Learn how to prevent an eating disorder and the actions that encourage an unhealthy relationship with food in kids.
This is the last installment of my eating disorder series, Eating Disorders in Children, and I’m ending with how to prevent eating disorders. In Part 1, I started with defining the different types of eating disorders commonly found in children.
In Part 2, I discussed the signs of an eating disorder and what you can do when you recognize them.
This segment will focus on primary prevention, or what you as a parent can do to prevent eating disorders before they begin.
Is There an Eating Disorder Gene?
Studies have shown that eating disorders run in families. In other words, yes, there’s a genetic link.
Despite this, there’s also an environmental component, which means the environment in which a child is raised can encourage or discourage the development of an eating disorder.
The good news? There are things you can do to encourage a healthy relationship with food, and possibly prevent an eating disorder.
But you need to be aware of those actions that can promote eating disorders.
Actions that Promote Eating Disorders
Sometimes I think it’s human nature to criticize ourselves.
Especially our bodies.
Or others’ bodies.
Whether we recognize it or not, we beat ourselves up about the way we look, what we eat, or just how we measure up compared to others. All of this can encourage an unhealthy relationship with ourself, while setting up an environment that may encourage disordered eating, or a full-blown eating disorder, in our kids.
Here are some of the common things we do that may encourage an environment conducive to the development of an eating disorder:
- Make negative comments about our own or others’ weight, or worse, a child’s weight.
- Label foods as “good” or “bad.”
- Use food to reward or punish your child.
- Follow fad diets that are popular in the media or encourage your child or teen to diet and lose weight.
- Become overly focused on the calorie content and grams of fat or sugar in foods.
- Restrict sweets and high calorie foods from your child.
- Make your child clean their plate when they’re full.
How to Prevent an Eating Disorder
Although it’s impossible to control all the influences outside of your family home, your actions, words and attitude about food, bodies and eating can have a powerful impact on your child.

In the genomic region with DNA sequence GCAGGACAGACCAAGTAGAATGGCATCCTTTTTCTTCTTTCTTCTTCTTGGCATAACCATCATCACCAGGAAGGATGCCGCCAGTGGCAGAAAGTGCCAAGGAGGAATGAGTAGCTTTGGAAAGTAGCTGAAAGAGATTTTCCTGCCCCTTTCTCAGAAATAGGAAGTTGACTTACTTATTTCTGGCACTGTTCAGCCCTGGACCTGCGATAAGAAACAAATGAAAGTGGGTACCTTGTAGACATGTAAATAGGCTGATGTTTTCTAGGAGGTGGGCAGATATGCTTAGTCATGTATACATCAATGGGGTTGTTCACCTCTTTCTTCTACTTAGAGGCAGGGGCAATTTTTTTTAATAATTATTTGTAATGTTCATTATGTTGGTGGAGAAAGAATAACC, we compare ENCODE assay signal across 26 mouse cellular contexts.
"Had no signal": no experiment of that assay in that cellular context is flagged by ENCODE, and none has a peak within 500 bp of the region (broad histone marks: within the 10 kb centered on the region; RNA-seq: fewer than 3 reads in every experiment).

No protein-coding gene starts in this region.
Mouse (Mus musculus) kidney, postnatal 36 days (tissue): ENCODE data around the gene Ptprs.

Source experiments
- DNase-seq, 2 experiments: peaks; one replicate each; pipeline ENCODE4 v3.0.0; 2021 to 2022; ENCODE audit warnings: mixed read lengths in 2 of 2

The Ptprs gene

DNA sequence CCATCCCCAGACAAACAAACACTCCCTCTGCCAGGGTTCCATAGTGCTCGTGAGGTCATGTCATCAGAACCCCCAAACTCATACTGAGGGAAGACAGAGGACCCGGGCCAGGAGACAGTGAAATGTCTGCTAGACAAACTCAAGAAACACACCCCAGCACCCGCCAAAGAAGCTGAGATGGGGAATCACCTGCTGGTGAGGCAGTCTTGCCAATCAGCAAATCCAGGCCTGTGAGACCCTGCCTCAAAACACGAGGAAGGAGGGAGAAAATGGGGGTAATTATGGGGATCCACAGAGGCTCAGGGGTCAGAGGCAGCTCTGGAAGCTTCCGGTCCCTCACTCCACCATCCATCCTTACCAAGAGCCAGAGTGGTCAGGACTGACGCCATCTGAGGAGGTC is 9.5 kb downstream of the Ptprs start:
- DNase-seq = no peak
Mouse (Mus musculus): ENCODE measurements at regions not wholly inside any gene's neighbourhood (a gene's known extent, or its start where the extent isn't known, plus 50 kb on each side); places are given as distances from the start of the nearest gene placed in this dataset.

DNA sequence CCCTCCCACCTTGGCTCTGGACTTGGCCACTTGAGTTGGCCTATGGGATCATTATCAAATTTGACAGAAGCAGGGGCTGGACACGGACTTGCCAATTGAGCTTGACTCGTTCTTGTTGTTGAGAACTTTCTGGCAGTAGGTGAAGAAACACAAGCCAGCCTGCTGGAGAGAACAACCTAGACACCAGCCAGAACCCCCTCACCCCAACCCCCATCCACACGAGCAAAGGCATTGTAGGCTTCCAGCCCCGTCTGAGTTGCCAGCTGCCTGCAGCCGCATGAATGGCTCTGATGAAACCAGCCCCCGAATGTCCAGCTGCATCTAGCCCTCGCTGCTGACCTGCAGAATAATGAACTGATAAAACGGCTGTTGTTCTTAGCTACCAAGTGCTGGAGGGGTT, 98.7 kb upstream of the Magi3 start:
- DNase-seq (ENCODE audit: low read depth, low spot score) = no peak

Here are some easy ways to make sure you’re setting up an environment of body positivity and self-worth, while encouraging a healthy relationship with food.
1. Encourage a positive body image.
A positive body image stems from a healthy self-esteem.
Be sure to encourage healthy self-esteem, particularly in the formative years of childhood.
2. Become a critical viewer of the media.
Children are sensitive to media images and messages. They believe them, often without question.
Teach your child to question what they see and hear because images are often photoshopped (that’s why bodies look so perfect in magazines and on social media!).
Marketing message can often inflate the benefits of risky diets and exercise habits, and deflate their risks.
3. Talk about yourself with respect and appreciation.
Your child loves and adores you. Kids think their parents are perfect (most of the time).
When you put yourself or others down, complain about your body, or comment on the bodies of others, children learn to do that too, and may turn that unhealthy criticism onto themselves.
4. Love your child for what is inside, not because of external appearance.
Highlight your child’s inner qualities such as loyalty, commitment, and generosity over physical appearance like beauty, thinness, or athleticism.
Be a momma bear when you have to, diverting body comments with character highlights.
“She’s a diligent worker.”
“He’s a kind and generous young man.”
“You couldn’t find a more loyal friend!”
5. Have a neutral view about all foods.
All foods can fit into a nutritious diet, especially if you have a healthy food balance in place.
No single food will tank your child’s health or weight, and no food will elevate you child’s health or weight.
It’s the day-to-day balance of nutritious and indulgent foods over time that make or break health.
6. Allow your child to determine when he/she is full.
Learning how much to eat and when to stop — also known as self-regulation– is a hallmark of healthy eating.
Kids need to learn this throughout childhood.
What’s Your Feeding Style?
A Love with Limits feeding style is associated with preventing childhood obesity and eating disorders and has a diplomatic edge.
Is it having a positive or negative impact on your child?
Family meals matter
Regular family meals are associated with preventing disordered eating and promote healthier body weight, less behavioral problems, and better grades in school.
You have a number of chances to interact with your child each day. Each is an opportunity for you to promote a confident eater that has a healthy relationship with food.
You can make a difference and prevent an eating disorder in your child.
Need More Help?
My website, The Nourished Child, has workshops, classes and guidebooks to help you feed and nourish your child better. Check it out!
Originally posted in 2014 | updated November 2020